If there’s one thing the entire Australian Left agrees on right now it’s that “Thatcherism was a very bad thing”. But beyond that, it may be appropriate to ask what exactly it is that people think was a bad thing. The answer to that question rests on one’s interpretation of what exactly was going on in the high neoliberal period of the 1980s, and what followed it. There is an uncomfortable fact that many local progressives are also trying to dance around, one that impacts on their view of the domestic political situation. That fact is that the highpoint of the ALP’s federal political success with the Hawke and Keating governments shared much of its DNA with Thatcher’s neoliberalism, here understood as a political project to shift the balance of forces in the class struggle towards capital, and thereby enact a historic redistribution of wealth and power upwards.
With a sense of crisis swirling around the government, last Friday’s post on how the ALP’s problems run much deeper than a faulty “narrative” was republished at ABC’s The Drum. Then Christine Milne announced the end of the Greens-ALP agreement, and The Drum commissioned the piece below on the Greens. Now that comments are closed at the ABC website, we’re reposting it here.
Greens in 2013: Between a rock & a hard place
By Tad Tietze
Karl Marx once wrote, “The tradition of all dead generations weighs like a nightmare on the brains of the living.” In the case of the Australian Greens one might say that the party’s now-dead alliance with the Gillard Government weighs like a nightmare on their current political options. Continue Reading
In a considered piece at ABC’s The Drum on Thursday, Jonathan Green highlighted a phenomenon that seems to overwhelm Australian politics — the inability of simple facts about the Gillard Government’s performance to overcome the stench of crisis hanging over it.
He is correct to point out “that in assuming that the mere facts of its record should be enough to carry the political argument, this Government fundamentally misunderstands the question.”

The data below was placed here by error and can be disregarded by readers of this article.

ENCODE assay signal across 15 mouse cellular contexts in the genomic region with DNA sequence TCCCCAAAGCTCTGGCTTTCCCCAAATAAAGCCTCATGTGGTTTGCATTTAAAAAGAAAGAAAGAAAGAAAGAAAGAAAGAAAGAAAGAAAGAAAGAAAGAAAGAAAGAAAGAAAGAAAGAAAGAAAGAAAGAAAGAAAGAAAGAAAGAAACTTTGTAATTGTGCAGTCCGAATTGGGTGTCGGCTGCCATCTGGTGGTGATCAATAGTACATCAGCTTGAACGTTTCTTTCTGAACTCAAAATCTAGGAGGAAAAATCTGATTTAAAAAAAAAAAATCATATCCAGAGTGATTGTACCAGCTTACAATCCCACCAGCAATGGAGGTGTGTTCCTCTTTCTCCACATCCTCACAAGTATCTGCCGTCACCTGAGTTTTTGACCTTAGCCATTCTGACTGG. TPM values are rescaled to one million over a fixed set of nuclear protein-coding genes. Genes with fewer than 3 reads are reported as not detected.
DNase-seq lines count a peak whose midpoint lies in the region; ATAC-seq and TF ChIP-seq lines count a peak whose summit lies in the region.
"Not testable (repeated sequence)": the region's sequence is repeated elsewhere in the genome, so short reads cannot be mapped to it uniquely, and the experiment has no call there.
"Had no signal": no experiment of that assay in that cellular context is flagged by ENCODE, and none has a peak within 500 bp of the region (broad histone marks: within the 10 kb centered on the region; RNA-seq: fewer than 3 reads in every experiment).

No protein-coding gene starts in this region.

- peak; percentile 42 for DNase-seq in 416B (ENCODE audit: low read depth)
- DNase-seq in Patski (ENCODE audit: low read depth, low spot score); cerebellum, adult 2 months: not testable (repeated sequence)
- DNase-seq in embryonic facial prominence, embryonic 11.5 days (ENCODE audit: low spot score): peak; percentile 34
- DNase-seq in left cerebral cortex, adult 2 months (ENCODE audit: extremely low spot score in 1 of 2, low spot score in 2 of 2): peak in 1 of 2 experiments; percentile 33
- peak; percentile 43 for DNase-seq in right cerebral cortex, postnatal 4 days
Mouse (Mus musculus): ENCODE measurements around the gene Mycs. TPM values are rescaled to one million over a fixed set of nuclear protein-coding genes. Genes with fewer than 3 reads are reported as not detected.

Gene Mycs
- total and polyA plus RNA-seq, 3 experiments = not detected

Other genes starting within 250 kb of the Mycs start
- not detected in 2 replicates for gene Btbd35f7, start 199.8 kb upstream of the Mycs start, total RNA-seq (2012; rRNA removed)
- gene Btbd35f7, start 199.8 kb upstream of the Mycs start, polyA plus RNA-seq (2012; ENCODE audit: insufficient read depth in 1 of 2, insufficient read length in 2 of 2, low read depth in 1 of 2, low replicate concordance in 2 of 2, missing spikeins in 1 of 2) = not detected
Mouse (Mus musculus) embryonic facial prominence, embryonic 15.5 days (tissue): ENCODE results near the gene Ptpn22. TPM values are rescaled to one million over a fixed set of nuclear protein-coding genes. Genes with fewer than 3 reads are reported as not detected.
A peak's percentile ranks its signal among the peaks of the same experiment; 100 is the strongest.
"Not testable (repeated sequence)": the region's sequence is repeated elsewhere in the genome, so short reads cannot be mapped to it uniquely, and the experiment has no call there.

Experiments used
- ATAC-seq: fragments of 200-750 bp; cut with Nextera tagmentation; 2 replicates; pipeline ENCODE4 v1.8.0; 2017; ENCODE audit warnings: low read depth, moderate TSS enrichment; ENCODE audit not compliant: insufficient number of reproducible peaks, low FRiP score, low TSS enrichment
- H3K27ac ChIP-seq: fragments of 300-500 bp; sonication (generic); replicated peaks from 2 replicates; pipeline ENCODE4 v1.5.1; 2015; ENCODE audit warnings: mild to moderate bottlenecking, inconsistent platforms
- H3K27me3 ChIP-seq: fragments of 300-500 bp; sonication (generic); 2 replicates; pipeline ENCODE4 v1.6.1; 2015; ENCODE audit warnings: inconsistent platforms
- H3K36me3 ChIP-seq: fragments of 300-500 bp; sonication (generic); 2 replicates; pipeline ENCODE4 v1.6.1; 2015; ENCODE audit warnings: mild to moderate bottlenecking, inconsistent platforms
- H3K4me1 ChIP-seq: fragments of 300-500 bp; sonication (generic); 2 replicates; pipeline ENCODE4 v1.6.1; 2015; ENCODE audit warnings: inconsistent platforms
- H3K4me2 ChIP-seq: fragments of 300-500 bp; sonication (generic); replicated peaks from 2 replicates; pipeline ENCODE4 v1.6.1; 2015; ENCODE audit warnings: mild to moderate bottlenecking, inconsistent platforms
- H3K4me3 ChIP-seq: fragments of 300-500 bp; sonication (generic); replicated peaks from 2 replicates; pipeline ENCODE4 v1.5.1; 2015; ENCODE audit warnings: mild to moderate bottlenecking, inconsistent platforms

Asylum issues behind them, Gillard and Bowen address, er, new asylum issues
When I wrote the Overland blog entry below, it was just before Newspoll showed a big jump for the ALP to a (still disastrous) 35 percent primary and 47 percent 2PP. As usual many in the commentariat saw this brief upward blip as an excess of swallows presaging summer, replaying the familiar tropes about Gillard having “cleared the decks” on asylum seekers and the carbon tax, and now being able to focus on “Labor” issues like disability and education. Suddenly Tony Abbott had to shape up or face losing the next election. And the chances of Kevin Rudd being an option were evaporating (although one would’ve thought that the ritual character assassination of Rudd in February was enough to make him an improbable choice no matter how bad polls got).
Since when did building a climate movement mean cheerleading neoliberal government policies?
In the last post I argued that the deep crisis of the Gillard government is also a crisis of the Greens and the Left more generally. By effectively entering a “Left” government the Greens have replicated the disastrous strategy of Italy’s main party of the Left, Rifondazione Comunista, in joining a centre-Left coalition in the late 2000s.
The alliance partners in happier days. Er, two months ago, that is
The stench of death surrounds the Gillard Government.